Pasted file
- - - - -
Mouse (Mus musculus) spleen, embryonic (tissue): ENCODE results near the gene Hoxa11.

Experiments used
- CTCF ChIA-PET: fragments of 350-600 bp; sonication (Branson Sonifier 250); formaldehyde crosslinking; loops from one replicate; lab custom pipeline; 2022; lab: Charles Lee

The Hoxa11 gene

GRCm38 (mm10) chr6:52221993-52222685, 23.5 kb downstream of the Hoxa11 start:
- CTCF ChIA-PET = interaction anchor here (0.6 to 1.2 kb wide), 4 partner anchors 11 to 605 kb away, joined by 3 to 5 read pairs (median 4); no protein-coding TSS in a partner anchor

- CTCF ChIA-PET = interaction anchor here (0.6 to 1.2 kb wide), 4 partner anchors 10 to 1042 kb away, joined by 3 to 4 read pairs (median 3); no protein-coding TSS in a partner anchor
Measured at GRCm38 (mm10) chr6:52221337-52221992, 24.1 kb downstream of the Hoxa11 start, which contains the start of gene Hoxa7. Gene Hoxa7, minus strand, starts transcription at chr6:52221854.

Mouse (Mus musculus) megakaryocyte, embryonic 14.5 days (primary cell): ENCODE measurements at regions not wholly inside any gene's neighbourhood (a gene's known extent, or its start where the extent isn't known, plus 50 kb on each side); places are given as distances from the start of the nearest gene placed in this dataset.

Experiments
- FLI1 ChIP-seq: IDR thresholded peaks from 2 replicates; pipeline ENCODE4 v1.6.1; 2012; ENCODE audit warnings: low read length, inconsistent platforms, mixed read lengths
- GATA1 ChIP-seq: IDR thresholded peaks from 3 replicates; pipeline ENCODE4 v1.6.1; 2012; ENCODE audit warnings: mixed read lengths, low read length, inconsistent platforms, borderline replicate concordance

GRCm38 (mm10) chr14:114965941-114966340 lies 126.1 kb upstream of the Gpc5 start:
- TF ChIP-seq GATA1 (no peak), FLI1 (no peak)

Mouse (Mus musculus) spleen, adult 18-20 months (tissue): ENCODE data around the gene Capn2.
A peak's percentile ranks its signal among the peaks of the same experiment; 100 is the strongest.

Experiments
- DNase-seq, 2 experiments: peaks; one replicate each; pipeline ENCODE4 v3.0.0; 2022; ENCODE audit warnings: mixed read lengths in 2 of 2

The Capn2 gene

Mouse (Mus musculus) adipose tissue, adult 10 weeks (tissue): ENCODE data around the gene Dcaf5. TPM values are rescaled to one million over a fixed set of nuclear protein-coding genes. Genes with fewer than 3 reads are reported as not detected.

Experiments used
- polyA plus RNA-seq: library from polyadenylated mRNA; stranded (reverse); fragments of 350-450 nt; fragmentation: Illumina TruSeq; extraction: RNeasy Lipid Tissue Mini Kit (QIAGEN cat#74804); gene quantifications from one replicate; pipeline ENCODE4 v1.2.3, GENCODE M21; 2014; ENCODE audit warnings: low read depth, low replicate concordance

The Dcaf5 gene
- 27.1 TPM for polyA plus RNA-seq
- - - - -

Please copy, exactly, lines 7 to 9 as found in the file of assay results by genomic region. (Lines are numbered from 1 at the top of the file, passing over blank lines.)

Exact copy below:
- CTCF ChIA-PET = interaction anchor here (0.6 to 1.2 kb wide), 4 partner anchors 10 to 1042 kb away, joined by 3 to 4 read pairs (median 3); no protein-coding TSS in a partner anchor
Measured at GRCm38 (mm10) chr6:52221337-52221992, 24.1 kb downstream of the Hoxa11 start, which contains the start of gene Hoxa7. Gene Hoxa7, minus strand, starts transcription at chr6:52221854.

Mouse (Mus musculus) megakaryocyte, embryonic 14.5 days (primary cell): ENCODE measurements at regions not wholly inside any gene's neighbourhood (a gene's known extent, or its start where the extent isn't known, plus 50 kb on each side); places are given as distances from the start of the nearest gene placed in this dataset.